The issue that lurks right over the horizon of possibility is whether increasing complexification in generatively encoded “intelligent machines” could instantiate some form of consciousness. I argue that the most probable answer is “yes”. The system would become auto-referential, and in this way, acquire a “sense of self”. Leaving aside more deeply philosophical discussions on the topic, at the most basic level this means that the system would develop an awareness of its internal state and of external conditions and be able to discriminate between itself and things that are not itself. This is an important step, as it would lead to relationality – a set of functions that provide resonance or dissonance with particular types of (internal and/or external) environmental conditions, reinforcement and reward for achieving certain goals or states, and in this way a sense of what neuroscientist Antonio Damasio has called “a feeling of what happens“; in other words, a form of consciousness (and self-consciousness).
Could robotic systems create environments and bodies for themselves? To answer these questions, let’s start with something simple (and most probable), and then open our discussion to include a somewhat more sublime, and more futuristic vision. Let’s also lay down some basic presumptions about how a paradigm for such physically intelligent robots would be initiated and sustained. The establishment of a neurally-modeled, physically intelligent system capable of generative encoding would need to enable the acquisition of data, information, and therefore some type of “knowledge” about both the system itself (i.e.- interoceptive understanding), and the environments in which the system would be embedded and engaged (i.e.- exteroceptive understanding).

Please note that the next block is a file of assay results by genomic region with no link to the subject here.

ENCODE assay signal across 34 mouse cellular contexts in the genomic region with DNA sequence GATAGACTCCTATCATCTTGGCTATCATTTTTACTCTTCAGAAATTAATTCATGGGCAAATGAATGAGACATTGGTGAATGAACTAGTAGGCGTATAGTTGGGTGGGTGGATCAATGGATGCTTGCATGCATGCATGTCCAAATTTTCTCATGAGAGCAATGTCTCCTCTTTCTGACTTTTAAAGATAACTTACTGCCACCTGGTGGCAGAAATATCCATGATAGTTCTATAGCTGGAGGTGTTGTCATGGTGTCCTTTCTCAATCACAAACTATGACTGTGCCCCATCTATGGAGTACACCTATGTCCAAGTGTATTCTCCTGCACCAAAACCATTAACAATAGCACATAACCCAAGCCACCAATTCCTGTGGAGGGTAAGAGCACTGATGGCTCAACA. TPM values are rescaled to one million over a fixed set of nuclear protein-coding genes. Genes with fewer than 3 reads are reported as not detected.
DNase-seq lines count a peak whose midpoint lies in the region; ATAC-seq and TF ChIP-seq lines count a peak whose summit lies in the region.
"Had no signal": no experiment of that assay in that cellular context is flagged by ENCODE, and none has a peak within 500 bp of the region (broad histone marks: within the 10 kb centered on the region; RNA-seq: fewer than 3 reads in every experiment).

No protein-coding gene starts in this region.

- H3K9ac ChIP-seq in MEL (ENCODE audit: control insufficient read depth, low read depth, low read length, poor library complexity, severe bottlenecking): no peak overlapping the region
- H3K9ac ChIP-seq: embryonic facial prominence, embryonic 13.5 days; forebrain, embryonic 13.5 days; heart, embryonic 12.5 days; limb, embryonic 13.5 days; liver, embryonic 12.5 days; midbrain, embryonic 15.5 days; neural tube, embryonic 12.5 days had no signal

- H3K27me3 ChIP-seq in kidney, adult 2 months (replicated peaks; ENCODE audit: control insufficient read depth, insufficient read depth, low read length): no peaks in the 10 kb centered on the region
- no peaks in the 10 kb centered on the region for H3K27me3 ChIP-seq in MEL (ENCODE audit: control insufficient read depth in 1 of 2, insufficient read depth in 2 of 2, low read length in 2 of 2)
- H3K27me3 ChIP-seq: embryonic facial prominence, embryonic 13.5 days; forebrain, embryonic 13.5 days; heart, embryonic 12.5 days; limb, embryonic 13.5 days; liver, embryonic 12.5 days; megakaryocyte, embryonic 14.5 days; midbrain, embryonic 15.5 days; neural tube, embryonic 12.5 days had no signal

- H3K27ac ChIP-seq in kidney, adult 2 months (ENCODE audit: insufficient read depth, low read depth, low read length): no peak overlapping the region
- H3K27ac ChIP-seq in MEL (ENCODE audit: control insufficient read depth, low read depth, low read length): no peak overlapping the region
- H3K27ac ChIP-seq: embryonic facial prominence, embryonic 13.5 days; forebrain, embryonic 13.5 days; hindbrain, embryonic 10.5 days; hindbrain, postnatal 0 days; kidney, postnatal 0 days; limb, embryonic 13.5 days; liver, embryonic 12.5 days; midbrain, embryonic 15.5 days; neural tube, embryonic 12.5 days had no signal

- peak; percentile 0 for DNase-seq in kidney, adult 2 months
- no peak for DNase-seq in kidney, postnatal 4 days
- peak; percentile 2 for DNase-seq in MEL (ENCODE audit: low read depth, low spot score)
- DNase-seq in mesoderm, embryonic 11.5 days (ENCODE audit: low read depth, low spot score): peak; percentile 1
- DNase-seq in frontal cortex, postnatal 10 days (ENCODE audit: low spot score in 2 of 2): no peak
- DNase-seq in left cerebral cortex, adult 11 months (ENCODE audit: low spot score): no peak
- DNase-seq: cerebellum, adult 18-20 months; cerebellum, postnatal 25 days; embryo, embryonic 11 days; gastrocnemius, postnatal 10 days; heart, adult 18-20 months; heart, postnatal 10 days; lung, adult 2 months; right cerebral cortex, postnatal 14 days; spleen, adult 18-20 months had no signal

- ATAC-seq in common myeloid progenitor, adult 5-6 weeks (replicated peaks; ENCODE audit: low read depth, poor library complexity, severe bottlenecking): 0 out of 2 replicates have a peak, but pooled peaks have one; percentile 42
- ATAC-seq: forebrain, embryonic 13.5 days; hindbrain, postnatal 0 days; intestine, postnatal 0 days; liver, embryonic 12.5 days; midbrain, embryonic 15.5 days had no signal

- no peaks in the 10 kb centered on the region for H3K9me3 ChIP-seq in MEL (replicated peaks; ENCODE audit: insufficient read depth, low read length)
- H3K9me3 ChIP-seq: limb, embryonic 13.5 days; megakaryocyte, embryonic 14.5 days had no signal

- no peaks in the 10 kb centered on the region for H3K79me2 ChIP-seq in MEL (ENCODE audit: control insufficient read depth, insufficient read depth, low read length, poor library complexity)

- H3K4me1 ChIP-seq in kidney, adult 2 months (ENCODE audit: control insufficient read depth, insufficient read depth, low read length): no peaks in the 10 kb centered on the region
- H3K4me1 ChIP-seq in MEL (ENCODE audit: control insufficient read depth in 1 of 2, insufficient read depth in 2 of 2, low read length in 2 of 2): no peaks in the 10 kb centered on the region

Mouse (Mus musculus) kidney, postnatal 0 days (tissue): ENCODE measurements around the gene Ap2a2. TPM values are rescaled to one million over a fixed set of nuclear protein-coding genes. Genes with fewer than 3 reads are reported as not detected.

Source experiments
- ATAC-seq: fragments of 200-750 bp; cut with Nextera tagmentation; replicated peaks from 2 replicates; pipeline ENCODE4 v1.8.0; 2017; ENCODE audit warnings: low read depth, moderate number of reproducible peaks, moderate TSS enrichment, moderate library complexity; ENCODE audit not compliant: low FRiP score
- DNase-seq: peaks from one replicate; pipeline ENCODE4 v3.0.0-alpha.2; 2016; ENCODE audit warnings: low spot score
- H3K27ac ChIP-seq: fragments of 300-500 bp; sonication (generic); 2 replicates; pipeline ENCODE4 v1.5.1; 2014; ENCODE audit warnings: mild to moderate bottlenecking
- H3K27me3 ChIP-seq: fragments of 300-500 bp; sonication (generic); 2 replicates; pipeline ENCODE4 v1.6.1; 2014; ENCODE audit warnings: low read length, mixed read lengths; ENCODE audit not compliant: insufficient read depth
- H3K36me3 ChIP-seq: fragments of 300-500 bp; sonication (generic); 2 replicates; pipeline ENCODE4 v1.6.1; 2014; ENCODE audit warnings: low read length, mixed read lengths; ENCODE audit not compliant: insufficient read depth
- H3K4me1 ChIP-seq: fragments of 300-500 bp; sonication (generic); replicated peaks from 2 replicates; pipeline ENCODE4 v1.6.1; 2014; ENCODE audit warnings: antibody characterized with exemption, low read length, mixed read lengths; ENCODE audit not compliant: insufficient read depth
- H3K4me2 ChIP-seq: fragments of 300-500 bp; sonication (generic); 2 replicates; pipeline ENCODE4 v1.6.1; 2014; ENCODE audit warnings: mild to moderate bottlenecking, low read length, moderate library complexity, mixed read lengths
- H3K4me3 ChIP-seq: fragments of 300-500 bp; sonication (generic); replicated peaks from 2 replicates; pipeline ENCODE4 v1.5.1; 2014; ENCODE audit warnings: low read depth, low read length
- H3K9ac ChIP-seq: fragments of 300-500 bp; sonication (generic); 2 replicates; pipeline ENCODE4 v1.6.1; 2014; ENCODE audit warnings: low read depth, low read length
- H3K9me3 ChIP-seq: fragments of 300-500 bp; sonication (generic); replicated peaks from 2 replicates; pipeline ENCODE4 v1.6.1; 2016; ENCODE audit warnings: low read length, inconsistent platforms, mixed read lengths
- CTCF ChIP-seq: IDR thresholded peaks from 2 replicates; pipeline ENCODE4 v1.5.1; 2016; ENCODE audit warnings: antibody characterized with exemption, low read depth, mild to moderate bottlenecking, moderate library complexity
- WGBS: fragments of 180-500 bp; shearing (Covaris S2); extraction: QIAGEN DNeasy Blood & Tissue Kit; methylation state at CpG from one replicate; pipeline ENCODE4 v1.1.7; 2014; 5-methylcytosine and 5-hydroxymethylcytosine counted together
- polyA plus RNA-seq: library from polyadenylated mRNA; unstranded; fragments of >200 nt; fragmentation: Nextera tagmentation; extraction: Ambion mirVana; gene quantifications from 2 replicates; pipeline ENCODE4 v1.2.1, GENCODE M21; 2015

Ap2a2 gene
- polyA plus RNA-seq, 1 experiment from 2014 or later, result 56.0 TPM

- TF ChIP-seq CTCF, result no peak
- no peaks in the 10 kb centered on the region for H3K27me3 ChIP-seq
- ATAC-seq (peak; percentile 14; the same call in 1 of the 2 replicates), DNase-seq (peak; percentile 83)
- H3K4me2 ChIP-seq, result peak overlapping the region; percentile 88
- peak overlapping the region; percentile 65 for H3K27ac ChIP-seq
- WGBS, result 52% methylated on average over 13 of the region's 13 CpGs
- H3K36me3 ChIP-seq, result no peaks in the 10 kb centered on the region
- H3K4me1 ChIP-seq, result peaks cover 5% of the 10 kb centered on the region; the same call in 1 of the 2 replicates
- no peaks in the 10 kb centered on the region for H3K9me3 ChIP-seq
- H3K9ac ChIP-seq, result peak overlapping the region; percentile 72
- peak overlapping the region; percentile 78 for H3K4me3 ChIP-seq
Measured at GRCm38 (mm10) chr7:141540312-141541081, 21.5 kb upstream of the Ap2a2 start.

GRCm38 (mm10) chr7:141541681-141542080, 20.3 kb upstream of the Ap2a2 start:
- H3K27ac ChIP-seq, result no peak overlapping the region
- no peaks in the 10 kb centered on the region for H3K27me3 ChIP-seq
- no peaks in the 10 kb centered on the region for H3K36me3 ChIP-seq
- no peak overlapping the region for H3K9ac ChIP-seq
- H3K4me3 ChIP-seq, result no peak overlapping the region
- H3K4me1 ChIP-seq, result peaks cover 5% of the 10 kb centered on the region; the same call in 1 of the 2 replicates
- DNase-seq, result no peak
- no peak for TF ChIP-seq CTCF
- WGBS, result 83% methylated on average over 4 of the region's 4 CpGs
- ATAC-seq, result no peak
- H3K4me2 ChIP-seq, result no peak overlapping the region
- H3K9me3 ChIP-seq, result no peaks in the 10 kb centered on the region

I recently had the opportunity to chat with Lakshmi Sandhana as she was preparing her article, “Darwin’s Robots” that appeared in last week’s New Scientist. Lakshmi specifically addresses the work of Jeffrey Clune, of the HyperNEAT Project of Cornell University’s Creative Machine Laboratory. Clune’s work is cutting edge and provocative in its focus upon the possibility and implications of “creative”, and “intelligent,” if not “conscious” machines. But it’s this last point about consciousness in a machine that really opens up a proverbial “can of worms”. As a neuroscientist I believe that it’s not a question of if this will happen, but when…and perhaps, more appropriately, how soon, and will be ready for it when it does, and as a neuroethicist I can guarantee that the idea – and reality – of conscious machines stirs up a brew of moral, ethical, legal and social contentiousness. But let’s put these ethical issues and questions aside for the moment, and look into some of the possibilities spawned by neuro-robotic engineering.